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Wash Day Blues – A Humorous Short Story

– Wash Day Blues – A Humorous Short Story –

Wash Day Blues – A Humorous Short Story: Introducing Joe Bob Bass

This story introduces a character by the name of Joe Bob Bass. Joe Bob is a driller on an oil drilling rig that works the Oklahoma and Texas Panhandles.

I worked the Oklahoma and Texas Panhandles for fifteen years. Many of the Joe Bob Bass stories came from that experience. I hope you enjoy his story titled “Wash Day Blues.”

By the way, do you know the difference between a fairy tale and an oil field story? A fairy tale begins, “Once Upon a Time.” An oilfield story begins, “No kidding guys, this is the truth.”

I loved the oilfield. Not only did each day bring a different challenge, but I met some interesting people. I was sixteen when I began my oilfield career. My first drilling crew featured a war hero, (he won the silver star in the Korean War), an ex-convict, and a man running from the law, (he was using an alias). Most of the men I worked with were upstanding citizens, (you’d be surprised how many preachers got their start in the oil field.)

I told my wife I’m the luckiest man I know. I love going to work and I love coming home.

So sit back, relax, and enjoy Joe Bob’s story, “Wash Day Blues – A Humorous Short Story.”

Wash Day Blues – A Humorous Short Story

“I’ll get some help, Dad,” said Trish as she ran toward the door.Wash Day Blues - Joe Bob's Bad Day

“Stop!” I yelled. “I’d rather drown in dirty wash water than have anyone see me like this.”

I couldn’t escape my prison. My sides and my tongue were bleeding. How did this happen?

Three weeks earlier my wife and I had negotiated for a mobile home.

“That’s it,” said the owner, “take it or leave it.”

“That’s the trashiest trailer I’ve ever seen,” I whispered to my wife, Rae.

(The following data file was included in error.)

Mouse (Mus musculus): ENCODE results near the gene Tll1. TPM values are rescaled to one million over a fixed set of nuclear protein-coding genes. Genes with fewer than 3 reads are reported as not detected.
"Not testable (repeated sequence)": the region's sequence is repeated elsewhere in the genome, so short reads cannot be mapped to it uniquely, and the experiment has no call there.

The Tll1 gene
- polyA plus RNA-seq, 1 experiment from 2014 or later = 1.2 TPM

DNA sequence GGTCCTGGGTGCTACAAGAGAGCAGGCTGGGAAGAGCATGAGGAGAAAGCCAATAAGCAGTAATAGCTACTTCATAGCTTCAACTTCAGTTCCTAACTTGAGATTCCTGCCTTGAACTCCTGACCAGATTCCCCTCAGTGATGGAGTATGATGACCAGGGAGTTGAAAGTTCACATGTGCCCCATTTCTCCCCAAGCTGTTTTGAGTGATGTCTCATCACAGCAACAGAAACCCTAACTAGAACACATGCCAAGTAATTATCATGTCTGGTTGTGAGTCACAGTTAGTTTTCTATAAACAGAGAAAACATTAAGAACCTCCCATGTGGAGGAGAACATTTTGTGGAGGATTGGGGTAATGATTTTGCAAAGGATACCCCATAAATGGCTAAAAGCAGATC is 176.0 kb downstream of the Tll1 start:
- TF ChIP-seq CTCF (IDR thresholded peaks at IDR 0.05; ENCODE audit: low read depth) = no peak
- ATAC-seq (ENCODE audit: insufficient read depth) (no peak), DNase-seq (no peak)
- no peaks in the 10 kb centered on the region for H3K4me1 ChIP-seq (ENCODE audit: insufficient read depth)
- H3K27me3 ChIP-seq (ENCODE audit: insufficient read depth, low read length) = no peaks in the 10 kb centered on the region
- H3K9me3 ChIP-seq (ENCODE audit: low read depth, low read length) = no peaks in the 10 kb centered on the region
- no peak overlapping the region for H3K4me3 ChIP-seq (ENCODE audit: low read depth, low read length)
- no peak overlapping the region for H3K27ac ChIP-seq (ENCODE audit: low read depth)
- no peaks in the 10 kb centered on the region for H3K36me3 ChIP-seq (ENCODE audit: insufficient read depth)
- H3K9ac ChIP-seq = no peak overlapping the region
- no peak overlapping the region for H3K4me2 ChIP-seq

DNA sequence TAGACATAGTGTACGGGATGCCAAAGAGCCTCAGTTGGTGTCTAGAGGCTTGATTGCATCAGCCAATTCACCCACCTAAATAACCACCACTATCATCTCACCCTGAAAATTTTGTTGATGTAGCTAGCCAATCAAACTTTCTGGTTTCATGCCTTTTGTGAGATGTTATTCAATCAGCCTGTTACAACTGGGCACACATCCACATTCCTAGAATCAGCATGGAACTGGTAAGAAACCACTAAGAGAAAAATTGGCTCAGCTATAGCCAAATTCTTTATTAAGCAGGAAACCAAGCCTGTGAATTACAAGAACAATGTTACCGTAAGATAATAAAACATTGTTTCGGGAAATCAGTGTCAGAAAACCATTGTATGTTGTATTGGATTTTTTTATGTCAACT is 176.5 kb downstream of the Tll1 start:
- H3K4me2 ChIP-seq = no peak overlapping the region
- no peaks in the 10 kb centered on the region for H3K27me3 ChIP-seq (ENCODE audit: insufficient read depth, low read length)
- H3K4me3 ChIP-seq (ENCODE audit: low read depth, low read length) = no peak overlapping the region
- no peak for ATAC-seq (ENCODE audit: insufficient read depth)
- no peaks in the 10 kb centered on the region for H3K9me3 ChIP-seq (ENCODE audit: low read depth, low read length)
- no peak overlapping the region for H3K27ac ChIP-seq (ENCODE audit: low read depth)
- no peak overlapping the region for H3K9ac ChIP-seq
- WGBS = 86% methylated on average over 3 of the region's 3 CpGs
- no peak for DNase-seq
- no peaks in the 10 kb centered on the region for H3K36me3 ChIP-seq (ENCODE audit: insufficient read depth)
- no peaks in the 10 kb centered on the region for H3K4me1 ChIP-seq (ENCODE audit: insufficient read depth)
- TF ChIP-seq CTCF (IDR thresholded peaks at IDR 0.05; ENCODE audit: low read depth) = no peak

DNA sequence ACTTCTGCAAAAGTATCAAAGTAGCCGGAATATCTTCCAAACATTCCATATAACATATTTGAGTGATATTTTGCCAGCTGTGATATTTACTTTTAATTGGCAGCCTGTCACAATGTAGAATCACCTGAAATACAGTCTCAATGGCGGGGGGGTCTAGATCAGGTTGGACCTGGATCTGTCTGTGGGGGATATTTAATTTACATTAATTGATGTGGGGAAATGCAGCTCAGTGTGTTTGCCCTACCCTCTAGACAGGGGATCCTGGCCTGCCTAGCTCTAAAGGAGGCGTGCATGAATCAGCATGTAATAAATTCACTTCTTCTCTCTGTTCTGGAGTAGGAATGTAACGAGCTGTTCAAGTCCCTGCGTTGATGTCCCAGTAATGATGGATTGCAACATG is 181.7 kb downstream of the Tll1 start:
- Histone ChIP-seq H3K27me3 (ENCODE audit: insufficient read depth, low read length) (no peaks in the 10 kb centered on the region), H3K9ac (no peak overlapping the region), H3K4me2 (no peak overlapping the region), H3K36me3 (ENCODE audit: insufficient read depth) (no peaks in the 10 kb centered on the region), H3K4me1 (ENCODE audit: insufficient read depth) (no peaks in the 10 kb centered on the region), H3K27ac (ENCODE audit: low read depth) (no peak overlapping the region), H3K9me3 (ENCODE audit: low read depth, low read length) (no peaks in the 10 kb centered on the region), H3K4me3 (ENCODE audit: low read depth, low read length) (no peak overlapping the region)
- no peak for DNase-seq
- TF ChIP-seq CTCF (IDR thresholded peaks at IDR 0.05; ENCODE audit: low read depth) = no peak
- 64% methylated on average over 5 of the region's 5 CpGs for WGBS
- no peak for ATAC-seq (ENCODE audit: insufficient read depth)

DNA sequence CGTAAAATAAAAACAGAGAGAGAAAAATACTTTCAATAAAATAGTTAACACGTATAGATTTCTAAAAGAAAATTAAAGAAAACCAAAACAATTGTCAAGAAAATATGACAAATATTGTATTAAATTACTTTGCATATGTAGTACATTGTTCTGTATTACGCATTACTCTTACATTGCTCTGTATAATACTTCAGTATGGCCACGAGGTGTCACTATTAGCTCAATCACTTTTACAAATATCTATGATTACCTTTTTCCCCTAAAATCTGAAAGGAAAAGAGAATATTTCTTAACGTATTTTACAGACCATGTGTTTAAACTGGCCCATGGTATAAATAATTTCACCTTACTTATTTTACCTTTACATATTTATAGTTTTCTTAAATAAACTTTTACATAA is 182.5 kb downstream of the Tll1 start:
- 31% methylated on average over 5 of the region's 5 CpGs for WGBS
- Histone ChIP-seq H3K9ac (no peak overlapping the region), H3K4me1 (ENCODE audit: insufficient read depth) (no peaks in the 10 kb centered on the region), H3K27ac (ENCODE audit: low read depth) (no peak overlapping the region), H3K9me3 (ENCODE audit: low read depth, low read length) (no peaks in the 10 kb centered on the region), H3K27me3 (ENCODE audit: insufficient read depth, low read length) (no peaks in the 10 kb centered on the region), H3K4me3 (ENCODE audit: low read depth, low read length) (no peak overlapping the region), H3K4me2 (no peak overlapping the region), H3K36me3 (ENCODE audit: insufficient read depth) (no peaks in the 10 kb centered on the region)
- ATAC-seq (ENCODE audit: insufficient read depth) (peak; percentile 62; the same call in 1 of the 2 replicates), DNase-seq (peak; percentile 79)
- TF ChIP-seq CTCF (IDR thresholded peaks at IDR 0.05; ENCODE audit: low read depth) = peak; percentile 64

“It’s either this or we live under a bridge,” she replied.

“We’ll take it,” I said.

The Oklahoma oil boom was in full swing, and housing was scarcer than twelve point bucks in hunting season. We were fortunate to secure the dilapidated mobile home.

Rae whipped the mobile into shape, but we lacked a drain line to our clothes washer. We hung the washer’s discharge hose out the kitchen window to empty into a barrel. This enabled us to wash clothes until we fixed the plumbing.

Saturday morning I returned home from working a double shift on the drilling rig. I was exhausted and looked forward to a shower and some sleep. Rae gave me a kiss and headed out the door to sell cosmetics to neighborhood women. I grabbed a towel and headed to the bathroom. When I passed through the kitchen Trish, my ten-year-old daughter, was loading the washer.

“You don’t know how to wash clothes,” I said.

“Yes I do,” Trish replied. “Mom showed me.”

We argued until I said, “I’m holding you responsible if anything goes wrong.”

“Oh, Dad.”

After the argument I showered. Trish started the load and left to find Rae. She located her mother and said, “Dad’s being a jerk. He doesn’t think I know how to wash clothes.”

“Apologize to your father for arguing,” Rae said. “That’ll smooth things over.”

Trish met her friend, Nicole, and headed to the house to apologize.

Meanwhile, I finished my shower and put on underwear and a tee shirt. I had forgotten to bring a clean pair of jeans.

“Is anyone home?” I yelled.

No one answered. My bedroom was at the other end of the mobile. I ran toward the bedroom. When I passed through the kitchen I slid in a pool of water and crashed to the floor. Water spewed everywhere from the washer’s exhaust hose. Trish forgot to put the exhaust hose out the window!

I jumped to my feet and reached for the washer’s electric cord to unplug it. I failed to realize water was spewing onto the electrical outlet, and I was standing in a pool of water. I grabbed the electric cord…and the electric cord grabbed me. At that instant I shucked my mild mannered identity as Joe Bob Bass and became the Amazing Three Hundred Pound Ballerina.